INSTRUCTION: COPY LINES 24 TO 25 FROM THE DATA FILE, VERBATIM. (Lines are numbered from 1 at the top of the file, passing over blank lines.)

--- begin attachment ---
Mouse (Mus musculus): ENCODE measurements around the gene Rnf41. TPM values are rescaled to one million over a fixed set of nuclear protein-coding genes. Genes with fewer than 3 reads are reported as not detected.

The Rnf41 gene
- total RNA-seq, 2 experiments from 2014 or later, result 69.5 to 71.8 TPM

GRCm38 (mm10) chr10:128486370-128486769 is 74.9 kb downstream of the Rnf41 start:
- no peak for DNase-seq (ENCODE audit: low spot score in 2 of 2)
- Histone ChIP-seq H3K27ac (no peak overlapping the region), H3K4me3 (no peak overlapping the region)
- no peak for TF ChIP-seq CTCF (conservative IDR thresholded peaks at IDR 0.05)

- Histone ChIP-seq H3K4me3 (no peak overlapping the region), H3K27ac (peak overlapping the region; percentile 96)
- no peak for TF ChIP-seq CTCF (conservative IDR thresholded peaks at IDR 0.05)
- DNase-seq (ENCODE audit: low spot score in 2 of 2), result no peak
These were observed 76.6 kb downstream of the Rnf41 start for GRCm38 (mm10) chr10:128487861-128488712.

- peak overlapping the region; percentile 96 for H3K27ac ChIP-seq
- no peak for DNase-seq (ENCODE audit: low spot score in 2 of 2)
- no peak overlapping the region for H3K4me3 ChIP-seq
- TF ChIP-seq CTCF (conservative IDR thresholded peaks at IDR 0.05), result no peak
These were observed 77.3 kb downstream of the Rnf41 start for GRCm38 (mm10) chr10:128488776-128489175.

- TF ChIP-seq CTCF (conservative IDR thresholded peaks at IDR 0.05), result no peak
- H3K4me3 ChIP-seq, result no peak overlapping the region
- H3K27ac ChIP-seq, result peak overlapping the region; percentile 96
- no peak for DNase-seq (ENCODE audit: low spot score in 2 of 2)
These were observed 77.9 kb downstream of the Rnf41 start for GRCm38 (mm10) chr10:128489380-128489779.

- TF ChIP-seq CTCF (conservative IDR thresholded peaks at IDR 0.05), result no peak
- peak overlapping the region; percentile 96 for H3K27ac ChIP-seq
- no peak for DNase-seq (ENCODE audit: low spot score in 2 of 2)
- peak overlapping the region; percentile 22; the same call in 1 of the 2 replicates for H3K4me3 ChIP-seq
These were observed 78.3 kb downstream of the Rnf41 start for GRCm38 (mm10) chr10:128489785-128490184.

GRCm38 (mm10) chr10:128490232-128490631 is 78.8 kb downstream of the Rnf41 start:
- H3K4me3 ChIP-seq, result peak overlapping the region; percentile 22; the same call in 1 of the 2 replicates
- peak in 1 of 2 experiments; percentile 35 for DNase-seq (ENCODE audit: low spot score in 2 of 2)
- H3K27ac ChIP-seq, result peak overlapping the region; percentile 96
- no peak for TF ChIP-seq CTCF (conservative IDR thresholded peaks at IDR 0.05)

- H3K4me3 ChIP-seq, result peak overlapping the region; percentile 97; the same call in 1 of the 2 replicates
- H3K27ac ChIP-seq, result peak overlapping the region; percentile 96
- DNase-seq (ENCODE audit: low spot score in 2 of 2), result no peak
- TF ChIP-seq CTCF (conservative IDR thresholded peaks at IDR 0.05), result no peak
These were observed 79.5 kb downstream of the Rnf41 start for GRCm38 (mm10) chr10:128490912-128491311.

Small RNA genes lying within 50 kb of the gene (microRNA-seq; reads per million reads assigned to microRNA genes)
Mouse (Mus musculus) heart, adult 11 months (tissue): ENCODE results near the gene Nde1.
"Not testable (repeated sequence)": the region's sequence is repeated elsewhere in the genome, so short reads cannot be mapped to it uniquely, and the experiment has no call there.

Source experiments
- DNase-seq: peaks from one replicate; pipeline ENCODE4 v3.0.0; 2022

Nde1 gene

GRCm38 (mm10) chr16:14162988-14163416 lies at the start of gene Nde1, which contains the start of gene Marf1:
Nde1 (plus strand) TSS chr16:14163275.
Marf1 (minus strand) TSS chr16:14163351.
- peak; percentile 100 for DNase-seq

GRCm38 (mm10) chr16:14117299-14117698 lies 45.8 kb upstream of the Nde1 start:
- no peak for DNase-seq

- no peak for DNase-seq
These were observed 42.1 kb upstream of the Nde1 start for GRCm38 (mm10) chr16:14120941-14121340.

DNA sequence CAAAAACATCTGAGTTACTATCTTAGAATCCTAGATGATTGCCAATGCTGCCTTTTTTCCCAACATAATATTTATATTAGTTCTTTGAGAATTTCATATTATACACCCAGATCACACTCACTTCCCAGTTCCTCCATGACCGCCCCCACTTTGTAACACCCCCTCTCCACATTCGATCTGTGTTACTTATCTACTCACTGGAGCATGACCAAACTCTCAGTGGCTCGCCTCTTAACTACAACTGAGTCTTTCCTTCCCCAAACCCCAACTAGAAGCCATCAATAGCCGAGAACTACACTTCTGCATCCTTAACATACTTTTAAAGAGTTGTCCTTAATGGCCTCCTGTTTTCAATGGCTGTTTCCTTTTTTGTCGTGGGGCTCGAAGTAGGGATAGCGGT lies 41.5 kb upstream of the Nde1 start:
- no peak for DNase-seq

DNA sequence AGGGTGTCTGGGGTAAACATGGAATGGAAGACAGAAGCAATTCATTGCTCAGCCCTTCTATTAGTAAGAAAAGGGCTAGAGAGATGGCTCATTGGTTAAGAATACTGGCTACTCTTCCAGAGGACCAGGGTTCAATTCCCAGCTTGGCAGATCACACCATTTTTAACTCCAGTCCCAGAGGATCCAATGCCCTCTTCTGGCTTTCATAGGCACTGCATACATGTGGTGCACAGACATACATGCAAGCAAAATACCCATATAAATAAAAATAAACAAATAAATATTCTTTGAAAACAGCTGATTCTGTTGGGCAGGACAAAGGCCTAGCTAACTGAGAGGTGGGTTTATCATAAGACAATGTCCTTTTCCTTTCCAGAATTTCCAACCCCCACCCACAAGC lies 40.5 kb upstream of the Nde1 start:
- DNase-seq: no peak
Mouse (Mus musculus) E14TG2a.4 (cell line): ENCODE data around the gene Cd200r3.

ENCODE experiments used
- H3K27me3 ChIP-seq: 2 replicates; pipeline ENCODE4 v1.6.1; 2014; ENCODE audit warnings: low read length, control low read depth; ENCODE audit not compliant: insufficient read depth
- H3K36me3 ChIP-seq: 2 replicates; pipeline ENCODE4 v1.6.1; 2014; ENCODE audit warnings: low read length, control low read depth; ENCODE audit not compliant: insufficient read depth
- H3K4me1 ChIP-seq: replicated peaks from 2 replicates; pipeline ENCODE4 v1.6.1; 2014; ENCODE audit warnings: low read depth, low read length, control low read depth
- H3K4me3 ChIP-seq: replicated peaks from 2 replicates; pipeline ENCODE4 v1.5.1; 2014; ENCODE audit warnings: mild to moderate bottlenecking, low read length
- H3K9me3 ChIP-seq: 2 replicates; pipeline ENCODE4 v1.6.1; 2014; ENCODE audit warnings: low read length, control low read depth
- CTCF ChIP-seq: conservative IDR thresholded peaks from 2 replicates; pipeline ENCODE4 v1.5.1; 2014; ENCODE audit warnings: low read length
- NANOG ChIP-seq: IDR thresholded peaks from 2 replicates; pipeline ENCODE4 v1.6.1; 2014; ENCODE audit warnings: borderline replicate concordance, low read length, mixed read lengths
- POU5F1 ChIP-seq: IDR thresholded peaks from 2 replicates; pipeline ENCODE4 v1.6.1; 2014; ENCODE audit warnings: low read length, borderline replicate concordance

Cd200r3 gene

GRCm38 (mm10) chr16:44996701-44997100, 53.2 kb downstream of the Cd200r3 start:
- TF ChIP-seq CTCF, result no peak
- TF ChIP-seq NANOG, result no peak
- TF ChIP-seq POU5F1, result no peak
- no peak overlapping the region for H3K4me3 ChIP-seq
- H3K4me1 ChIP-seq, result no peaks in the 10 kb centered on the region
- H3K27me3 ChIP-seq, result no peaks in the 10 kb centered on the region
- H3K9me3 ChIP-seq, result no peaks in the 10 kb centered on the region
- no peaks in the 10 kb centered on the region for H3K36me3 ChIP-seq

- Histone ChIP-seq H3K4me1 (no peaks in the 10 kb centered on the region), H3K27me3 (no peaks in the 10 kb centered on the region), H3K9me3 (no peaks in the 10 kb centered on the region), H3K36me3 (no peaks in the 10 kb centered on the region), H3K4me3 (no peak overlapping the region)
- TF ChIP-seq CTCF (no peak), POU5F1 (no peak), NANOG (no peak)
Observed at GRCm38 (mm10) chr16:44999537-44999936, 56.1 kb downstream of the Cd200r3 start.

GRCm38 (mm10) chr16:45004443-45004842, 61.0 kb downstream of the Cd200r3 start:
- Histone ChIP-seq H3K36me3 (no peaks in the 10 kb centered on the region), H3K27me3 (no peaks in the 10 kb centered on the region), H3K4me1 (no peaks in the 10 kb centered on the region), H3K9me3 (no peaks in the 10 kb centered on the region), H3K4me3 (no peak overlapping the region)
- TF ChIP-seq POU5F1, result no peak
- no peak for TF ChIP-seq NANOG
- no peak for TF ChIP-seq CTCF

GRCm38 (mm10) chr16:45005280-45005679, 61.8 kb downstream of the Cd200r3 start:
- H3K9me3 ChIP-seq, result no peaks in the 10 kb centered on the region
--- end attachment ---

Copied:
- no peak for DNase-seq (ENCODE audit: low spot score in 2 of 2)
- peak overlapping the region; percentile 22; the same call in 1 of the 2 replicates for H3K4me3 ChIP-seq